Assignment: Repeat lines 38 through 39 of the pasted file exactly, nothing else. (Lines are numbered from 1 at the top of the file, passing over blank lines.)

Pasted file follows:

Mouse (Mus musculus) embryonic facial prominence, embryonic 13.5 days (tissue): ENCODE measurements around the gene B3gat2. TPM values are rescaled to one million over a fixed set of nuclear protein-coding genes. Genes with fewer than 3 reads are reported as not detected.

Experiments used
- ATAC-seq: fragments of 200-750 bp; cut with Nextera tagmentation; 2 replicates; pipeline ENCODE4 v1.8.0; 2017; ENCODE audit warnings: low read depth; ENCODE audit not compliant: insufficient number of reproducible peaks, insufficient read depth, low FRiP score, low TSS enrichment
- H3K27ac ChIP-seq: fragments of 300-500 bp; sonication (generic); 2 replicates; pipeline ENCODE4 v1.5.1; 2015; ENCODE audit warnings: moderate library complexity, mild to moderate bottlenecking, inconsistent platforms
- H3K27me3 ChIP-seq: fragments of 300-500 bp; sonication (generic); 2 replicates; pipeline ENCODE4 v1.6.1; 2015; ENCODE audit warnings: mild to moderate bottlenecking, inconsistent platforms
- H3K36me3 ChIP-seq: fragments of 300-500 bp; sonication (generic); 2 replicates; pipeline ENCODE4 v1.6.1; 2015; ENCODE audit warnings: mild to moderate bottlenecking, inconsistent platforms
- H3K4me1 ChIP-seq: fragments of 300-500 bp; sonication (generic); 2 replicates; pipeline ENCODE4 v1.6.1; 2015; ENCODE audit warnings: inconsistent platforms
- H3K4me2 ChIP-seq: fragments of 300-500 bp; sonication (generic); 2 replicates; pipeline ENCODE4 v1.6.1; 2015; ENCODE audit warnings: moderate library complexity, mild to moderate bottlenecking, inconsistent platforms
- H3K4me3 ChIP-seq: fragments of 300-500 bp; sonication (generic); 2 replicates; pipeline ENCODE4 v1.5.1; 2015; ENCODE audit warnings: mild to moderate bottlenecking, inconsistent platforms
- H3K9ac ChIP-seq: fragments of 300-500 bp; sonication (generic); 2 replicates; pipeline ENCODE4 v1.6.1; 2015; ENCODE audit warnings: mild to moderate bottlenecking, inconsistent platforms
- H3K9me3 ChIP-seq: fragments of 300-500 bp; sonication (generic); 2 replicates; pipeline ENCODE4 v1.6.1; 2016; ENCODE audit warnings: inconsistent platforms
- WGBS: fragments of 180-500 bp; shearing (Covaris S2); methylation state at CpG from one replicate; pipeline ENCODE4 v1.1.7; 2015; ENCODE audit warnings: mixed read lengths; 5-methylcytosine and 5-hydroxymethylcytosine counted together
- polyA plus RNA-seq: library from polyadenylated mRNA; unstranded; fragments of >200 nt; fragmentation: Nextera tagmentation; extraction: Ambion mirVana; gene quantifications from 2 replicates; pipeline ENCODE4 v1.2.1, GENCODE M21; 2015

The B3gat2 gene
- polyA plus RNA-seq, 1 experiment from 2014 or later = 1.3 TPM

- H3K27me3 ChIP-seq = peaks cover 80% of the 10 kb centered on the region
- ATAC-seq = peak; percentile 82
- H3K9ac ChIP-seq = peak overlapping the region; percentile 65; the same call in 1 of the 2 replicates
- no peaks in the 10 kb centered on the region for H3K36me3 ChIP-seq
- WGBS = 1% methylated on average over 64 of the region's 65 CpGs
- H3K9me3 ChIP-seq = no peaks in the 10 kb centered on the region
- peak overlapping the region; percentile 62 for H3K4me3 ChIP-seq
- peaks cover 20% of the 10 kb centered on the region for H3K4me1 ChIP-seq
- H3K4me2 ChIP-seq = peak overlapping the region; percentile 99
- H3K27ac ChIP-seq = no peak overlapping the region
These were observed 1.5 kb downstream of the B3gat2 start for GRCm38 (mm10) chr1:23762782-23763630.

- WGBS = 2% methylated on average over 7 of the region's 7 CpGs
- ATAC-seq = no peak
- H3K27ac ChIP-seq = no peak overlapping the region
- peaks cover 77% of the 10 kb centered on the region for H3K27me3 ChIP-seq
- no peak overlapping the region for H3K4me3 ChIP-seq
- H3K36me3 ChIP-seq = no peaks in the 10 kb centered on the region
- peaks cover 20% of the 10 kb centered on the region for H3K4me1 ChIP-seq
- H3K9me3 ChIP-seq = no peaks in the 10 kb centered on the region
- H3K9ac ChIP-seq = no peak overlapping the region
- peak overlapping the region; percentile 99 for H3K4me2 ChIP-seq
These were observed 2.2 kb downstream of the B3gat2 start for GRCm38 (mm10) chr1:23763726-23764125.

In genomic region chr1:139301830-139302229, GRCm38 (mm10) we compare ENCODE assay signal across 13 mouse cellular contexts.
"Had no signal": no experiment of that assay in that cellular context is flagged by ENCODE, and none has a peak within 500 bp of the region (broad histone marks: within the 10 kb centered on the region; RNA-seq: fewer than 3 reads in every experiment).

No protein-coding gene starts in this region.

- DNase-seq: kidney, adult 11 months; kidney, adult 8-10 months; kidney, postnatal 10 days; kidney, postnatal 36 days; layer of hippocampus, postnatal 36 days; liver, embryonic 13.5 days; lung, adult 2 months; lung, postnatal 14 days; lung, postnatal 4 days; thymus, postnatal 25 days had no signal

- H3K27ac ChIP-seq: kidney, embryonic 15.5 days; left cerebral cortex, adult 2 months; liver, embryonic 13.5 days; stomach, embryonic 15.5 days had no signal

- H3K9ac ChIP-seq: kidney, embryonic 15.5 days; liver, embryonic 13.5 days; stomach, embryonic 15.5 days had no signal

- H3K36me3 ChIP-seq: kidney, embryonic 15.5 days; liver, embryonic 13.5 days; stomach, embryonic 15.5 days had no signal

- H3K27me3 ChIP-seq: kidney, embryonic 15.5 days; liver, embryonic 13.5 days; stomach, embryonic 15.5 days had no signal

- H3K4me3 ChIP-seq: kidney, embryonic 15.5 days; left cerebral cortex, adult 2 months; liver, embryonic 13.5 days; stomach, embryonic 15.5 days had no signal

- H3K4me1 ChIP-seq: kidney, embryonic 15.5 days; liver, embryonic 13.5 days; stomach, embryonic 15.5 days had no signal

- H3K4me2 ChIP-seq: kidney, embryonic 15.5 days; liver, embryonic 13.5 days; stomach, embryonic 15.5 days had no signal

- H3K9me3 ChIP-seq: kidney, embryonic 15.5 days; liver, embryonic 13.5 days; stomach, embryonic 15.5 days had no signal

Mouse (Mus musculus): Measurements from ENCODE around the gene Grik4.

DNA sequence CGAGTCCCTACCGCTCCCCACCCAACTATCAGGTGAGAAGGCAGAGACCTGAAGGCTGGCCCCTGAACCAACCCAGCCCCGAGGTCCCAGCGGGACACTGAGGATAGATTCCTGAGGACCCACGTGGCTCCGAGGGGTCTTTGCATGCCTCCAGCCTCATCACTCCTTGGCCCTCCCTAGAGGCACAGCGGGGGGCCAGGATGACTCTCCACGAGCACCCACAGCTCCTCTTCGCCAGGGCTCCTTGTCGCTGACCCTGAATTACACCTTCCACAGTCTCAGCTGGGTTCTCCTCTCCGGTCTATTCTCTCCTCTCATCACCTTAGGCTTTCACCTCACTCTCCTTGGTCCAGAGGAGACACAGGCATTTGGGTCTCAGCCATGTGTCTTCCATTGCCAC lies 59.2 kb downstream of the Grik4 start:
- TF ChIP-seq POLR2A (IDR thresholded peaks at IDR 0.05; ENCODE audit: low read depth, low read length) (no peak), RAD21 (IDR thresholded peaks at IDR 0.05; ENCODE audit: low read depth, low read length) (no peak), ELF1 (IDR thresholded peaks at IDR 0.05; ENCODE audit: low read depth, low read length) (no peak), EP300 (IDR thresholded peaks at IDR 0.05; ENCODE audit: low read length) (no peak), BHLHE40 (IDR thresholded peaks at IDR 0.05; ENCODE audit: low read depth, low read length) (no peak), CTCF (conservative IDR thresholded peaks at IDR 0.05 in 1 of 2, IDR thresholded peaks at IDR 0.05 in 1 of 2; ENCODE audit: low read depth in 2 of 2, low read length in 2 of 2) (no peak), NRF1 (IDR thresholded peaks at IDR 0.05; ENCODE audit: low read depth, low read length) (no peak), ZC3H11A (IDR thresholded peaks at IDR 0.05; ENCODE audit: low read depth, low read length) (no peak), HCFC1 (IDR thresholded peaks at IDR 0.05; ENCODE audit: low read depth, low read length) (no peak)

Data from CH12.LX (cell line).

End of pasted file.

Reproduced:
In genomic region chr1:139301830-139302229, GRCm38 (mm10) we compare ENCODE assay signal across 13 mouse cellular contexts.
"Had no signal": no experiment of that assay in that cellular context is flagged by ENCODE, and none has a peak within 500 bp of the region (broad histone marks: within the 10 kb centered on the region; RNA-seq: fewer than 3 reads in every experiment).